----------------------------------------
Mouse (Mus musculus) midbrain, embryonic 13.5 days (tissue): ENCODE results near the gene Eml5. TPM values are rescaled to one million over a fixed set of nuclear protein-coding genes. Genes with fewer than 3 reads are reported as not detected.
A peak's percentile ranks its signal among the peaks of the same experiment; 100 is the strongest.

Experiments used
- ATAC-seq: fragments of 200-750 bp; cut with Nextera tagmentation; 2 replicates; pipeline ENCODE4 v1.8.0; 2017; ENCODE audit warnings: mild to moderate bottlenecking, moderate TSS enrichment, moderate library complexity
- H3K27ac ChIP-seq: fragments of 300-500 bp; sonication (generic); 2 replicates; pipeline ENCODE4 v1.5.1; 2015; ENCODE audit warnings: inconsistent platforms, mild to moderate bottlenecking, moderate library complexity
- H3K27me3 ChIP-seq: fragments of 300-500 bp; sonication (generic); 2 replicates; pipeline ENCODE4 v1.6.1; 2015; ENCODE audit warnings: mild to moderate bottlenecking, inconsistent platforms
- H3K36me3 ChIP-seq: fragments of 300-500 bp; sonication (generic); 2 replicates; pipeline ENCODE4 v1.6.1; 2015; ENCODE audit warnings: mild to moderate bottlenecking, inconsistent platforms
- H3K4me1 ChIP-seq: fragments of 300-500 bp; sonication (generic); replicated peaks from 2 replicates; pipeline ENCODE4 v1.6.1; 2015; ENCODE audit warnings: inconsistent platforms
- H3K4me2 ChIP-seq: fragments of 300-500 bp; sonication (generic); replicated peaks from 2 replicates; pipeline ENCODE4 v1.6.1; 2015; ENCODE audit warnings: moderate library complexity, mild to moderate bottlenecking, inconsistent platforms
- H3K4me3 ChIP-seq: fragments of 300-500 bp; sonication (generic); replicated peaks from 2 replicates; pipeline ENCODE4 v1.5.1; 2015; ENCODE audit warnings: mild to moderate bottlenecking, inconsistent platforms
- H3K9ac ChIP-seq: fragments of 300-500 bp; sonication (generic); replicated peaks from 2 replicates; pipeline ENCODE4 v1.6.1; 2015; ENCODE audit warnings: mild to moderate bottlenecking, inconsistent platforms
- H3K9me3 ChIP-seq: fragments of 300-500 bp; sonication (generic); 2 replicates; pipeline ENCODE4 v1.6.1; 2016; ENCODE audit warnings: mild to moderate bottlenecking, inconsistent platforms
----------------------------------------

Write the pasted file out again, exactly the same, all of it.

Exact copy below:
Mouse (Mus musculus) midbrain, embryonic 13.5 days (tissue): ENCODE results near the gene Eml5. TPM values are rescaled to one million over a fixed set of nuclear protein-coding genes. Genes with fewer than 3 reads are reported as not detected.
A peak's percentile ranks its signal among the peaks of the same experiment; 100 is the strongest.

Experiments used
- ATAC-seq: fragments of 200-750 bp; cut with Nextera tagmentation; 2 replicates; pipeline ENCODE4 v1.8.0; 2017; ENCODE audit warnings: mild to moderate bottlenecking, moderate TSS enrichment, moderate library complexity
- H3K27ac ChIP-seq: fragments of 300-500 bp; sonication (generic); 2 replicates; pipeline ENCODE4 v1.5.1; 2015; ENCODE audit warnings: inconsistent platforms, mild to moderate bottlenecking, moderate library complexity
- H3K27me3 ChIP-seq: fragments of 300-500 bp; sonication (generic); 2 replicates; pipeline ENCODE4 v1.6.1; 2015; ENCODE audit warnings: mild to moderate bottlenecking, inconsistent platforms
- H3K36me3 ChIP-seq: fragments of 300-500 bp; sonication (generic); 2 replicates; pipeline ENCODE4 v1.6.1; 2015; ENCODE audit warnings: mild to moderate bottlenecking, inconsistent platforms
- H3K4me1 ChIP-seq: fragments of 300-500 bp; sonication (generic); replicated peaks from 2 replicates; pipeline ENCODE4 v1.6.1; 2015; ENCODE audit warnings: inconsistent platforms
- H3K4me2 ChIP-seq: fragments of 300-500 bp; sonication (generic); replicated peaks from 2 replicates; pipeline ENCODE4 v1.6.1; 2015; ENCODE audit warnings: moderate library complexity, mild to moderate bottlenecking, inconsistent platforms
- H3K4me3 ChIP-seq: fragments of 300-500 bp; sonication (generic); replicated peaks from 2 replicates; pipeline ENCODE4 v1.5.1; 2015; ENCODE audit warnings: mild to moderate bottlenecking, inconsistent platforms
- H3K9ac ChIP-seq: fragments of 300-500 bp; sonication (generic); replicated peaks from 2 replicates; pipeline ENCODE4 v1.6.1; 2015; ENCODE audit warnings: mild to moderate bottlenecking, inconsistent platforms
- H3K9me3 ChIP-seq: fragments of 300-500 bp; sonication (generic); 2 replicates; pipeline ENCODE4 v1.6.1; 2016; ENCODE audit warnings: mild to moderate bottlenecking, inconsistent platforms